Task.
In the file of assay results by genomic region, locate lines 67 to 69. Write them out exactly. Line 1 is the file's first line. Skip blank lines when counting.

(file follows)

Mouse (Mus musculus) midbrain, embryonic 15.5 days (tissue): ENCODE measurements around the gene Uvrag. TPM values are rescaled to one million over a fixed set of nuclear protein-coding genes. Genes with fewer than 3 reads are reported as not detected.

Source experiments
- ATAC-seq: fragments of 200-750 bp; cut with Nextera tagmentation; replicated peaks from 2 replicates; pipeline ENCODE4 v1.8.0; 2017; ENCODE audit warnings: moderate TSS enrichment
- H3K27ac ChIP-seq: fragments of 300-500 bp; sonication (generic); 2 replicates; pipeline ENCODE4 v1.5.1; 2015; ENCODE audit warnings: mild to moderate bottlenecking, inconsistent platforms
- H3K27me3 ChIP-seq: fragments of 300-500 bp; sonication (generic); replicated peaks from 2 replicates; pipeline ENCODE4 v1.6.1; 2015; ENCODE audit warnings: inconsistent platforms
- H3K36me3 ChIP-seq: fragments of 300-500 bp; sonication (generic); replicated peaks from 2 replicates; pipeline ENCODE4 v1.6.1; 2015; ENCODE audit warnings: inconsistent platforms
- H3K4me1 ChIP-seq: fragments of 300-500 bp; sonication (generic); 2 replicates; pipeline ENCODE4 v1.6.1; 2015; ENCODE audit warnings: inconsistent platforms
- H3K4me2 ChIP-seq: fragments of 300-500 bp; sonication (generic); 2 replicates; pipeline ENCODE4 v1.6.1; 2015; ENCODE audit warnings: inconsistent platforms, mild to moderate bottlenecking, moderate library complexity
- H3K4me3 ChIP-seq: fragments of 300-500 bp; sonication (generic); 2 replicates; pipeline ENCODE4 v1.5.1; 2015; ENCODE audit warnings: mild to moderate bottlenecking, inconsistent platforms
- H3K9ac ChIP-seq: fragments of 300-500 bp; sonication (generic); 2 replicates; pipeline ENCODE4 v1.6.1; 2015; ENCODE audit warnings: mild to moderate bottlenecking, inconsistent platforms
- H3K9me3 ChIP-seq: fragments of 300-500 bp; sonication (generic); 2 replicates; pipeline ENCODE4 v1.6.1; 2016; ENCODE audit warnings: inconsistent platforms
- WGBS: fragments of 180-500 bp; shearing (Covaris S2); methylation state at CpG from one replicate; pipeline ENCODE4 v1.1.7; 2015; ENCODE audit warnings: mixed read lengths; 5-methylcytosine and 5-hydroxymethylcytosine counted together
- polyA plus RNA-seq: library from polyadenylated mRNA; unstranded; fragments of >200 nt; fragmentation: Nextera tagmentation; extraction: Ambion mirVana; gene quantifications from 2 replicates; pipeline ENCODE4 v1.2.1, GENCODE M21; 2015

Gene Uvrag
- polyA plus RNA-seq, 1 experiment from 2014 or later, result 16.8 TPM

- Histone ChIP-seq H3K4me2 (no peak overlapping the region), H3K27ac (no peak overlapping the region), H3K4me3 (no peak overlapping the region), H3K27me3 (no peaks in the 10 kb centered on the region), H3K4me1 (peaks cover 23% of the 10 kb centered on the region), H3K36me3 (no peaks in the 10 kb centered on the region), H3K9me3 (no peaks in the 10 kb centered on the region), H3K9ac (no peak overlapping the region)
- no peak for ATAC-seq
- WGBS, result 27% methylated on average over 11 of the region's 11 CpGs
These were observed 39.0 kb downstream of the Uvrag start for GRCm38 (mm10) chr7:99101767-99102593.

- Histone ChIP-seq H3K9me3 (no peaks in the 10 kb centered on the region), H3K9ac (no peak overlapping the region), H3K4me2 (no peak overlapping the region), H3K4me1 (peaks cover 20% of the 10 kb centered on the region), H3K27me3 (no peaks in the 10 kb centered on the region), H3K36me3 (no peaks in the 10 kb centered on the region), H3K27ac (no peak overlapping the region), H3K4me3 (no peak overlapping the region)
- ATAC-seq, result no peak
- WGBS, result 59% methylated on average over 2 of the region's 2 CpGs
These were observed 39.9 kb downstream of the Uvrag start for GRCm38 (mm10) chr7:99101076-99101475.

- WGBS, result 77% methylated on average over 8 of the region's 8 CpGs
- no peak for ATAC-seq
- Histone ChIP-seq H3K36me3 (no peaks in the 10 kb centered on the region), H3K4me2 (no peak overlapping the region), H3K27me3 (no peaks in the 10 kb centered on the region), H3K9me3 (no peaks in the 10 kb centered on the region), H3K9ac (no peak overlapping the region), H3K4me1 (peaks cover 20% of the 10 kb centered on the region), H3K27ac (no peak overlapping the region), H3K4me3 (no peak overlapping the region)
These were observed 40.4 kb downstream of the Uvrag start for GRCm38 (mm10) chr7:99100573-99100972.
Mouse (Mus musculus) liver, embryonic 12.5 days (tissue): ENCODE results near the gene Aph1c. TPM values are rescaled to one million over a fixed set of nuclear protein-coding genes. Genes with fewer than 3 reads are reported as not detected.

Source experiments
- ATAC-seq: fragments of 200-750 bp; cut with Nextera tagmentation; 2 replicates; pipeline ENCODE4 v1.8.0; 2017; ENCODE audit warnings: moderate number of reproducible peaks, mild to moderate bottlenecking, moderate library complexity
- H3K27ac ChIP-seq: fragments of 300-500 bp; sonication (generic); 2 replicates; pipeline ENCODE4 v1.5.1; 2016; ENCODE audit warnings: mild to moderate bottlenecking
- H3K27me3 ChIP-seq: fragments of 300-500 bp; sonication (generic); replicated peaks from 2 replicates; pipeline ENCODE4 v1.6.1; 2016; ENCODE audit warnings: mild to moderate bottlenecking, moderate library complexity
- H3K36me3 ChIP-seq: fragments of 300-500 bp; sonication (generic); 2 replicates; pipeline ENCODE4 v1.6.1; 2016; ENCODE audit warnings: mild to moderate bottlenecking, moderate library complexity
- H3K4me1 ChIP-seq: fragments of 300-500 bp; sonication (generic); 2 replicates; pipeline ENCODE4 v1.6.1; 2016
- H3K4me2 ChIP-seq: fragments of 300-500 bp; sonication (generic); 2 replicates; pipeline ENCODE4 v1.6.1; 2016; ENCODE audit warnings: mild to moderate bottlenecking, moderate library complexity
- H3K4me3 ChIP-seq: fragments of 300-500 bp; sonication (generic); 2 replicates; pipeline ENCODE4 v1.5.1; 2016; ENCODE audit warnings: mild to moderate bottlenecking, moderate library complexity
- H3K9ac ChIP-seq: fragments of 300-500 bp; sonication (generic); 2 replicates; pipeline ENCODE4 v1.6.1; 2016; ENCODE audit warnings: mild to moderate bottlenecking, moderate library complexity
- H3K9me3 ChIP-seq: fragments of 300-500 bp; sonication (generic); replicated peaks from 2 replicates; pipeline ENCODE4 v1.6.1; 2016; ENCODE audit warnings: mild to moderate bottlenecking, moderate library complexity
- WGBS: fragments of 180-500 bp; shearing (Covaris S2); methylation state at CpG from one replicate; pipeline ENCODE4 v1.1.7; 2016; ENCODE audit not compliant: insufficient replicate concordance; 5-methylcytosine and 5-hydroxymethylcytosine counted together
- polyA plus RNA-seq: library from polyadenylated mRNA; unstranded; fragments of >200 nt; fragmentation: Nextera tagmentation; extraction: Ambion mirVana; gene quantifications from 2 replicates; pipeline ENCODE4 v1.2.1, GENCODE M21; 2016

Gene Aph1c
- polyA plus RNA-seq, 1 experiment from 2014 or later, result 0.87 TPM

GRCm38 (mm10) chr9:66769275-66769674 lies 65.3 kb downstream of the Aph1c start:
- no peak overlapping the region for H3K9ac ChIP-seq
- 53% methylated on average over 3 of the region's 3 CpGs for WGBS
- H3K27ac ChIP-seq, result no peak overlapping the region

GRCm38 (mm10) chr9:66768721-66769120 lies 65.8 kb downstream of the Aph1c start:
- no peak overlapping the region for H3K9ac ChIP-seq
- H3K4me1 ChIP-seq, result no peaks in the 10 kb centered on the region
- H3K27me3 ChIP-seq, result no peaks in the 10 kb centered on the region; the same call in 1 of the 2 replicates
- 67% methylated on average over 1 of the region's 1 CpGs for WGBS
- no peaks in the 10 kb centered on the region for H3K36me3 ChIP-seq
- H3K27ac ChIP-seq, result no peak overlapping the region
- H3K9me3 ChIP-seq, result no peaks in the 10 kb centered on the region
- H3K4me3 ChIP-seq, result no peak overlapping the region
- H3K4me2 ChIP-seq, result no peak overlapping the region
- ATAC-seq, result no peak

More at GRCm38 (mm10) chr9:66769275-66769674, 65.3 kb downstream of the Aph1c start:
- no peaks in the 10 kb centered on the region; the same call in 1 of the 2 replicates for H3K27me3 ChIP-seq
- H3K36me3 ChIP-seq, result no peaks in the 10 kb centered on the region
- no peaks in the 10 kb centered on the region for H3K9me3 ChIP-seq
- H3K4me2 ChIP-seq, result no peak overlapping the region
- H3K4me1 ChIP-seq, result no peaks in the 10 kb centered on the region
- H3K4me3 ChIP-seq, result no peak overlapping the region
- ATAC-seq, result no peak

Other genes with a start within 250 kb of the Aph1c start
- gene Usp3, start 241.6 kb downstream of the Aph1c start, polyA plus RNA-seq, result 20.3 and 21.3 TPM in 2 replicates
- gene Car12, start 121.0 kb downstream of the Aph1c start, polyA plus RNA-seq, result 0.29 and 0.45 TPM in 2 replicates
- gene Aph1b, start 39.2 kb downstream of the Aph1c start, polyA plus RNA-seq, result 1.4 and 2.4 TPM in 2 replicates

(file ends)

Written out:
- gene Usp3, start 241.6 kb downstream of the Aph1c start, polyA plus RNA-seq, result 20.3 and 21.3 TPM in 2 replicates
- gene Car12, start 121.0 kb downstream of the Aph1c start, polyA plus RNA-seq, result 0.29 and 0.45 TPM in 2 replicates
- gene Aph1b, start 39.2 kb downstream of the Aph1c start, polyA plus RNA-seq, result 1.4 and 2.4 TPM in 2 replicates